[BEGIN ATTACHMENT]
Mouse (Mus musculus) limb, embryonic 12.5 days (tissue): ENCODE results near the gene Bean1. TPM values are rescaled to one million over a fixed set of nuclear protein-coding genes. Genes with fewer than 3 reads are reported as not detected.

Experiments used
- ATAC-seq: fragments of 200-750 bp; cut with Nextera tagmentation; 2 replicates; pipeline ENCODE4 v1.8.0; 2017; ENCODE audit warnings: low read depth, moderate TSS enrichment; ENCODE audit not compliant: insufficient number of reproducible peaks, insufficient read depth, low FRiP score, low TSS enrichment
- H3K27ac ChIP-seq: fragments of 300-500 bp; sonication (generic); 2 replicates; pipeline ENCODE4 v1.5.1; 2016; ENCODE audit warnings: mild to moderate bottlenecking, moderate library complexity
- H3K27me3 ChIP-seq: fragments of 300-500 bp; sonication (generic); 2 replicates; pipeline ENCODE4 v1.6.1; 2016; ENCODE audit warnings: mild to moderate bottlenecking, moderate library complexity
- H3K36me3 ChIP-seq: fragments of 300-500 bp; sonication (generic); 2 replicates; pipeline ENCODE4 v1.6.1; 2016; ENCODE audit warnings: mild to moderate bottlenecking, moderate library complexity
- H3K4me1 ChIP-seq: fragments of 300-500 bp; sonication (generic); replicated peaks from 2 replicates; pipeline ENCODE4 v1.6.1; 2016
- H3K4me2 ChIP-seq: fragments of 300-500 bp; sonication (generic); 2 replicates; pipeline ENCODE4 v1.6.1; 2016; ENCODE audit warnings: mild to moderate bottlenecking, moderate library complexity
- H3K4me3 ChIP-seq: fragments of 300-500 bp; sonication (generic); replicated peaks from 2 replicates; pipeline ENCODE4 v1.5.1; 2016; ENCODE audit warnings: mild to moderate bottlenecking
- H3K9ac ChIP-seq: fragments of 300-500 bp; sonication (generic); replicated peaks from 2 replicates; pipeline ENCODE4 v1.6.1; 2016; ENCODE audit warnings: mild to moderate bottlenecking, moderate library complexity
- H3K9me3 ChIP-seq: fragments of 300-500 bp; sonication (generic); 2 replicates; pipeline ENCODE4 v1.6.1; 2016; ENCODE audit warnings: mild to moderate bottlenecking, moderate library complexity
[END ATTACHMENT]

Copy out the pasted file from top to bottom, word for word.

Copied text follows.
Mouse (Mus musculus) limb, embryonic 12.5 days (tissue): ENCODE results near the gene Bean1. TPM values are rescaled to one million over a fixed set of nuclear protein-coding genes. Genes with fewer than 3 reads are reported as not detected.

Experiments used
- ATAC-seq: fragments of 200-750 bp; cut with Nextera tagmentation; 2 replicates; pipeline ENCODE4 v1.8.0; 2017; ENCODE audit warnings: low read depth, moderate TSS enrichment; ENCODE audit not compliant: insufficient number of reproducible peaks, insufficient read depth, low FRiP score, low TSS enrichment
- H3K27ac ChIP-seq: fragments of 300-500 bp; sonication (generic); 2 replicates; pipeline ENCODE4 v1.5.1; 2016; ENCODE audit warnings: mild to moderate bottlenecking, moderate library complexity
- H3K27me3 ChIP-seq: fragments of 300-500 bp; sonication (generic); 2 replicates; pipeline ENCODE4 v1.6.1; 2016; ENCODE audit warnings: mild to moderate bottlenecking, moderate library complexity
- H3K36me3 ChIP-seq: fragments of 300-500 bp; sonication (generic); 2 replicates; pipeline ENCODE4 v1.6.1; 2016; ENCODE audit warnings: mild to moderate bottlenecking, moderate library complexity
- H3K4me1 ChIP-seq: fragments of 300-500 bp; sonication (generic); replicated peaks from 2 replicates; pipeline ENCODE4 v1.6.1; 2016
- H3K4me2 ChIP-seq: fragments of 300-500 bp; sonication (generic); 2 replicates; pipeline ENCODE4 v1.6.1; 2016; ENCODE audit warnings: mild to moderate bottlenecking, moderate library complexity
- H3K4me3 ChIP-seq: fragments of 300-500 bp; sonication (generic); replicated peaks from 2 replicates; pipeline ENCODE4 v1.5.1; 2016; ENCODE audit warnings: mild to moderate bottlenecking
- H3K9ac ChIP-seq: fragments of 300-500 bp; sonication (generic); replicated peaks from 2 replicates; pipeline ENCODE4 v1.6.1; 2016; ENCODE audit warnings: mild to moderate bottlenecking, moderate library complexity
- H3K9me3 ChIP-seq: fragments of 300-500 bp; sonication (generic); 2 replicates; pipeline ENCODE4 v1.6.1; 2016; ENCODE audit warnings: mild to moderate bottlenecking, moderate library complexity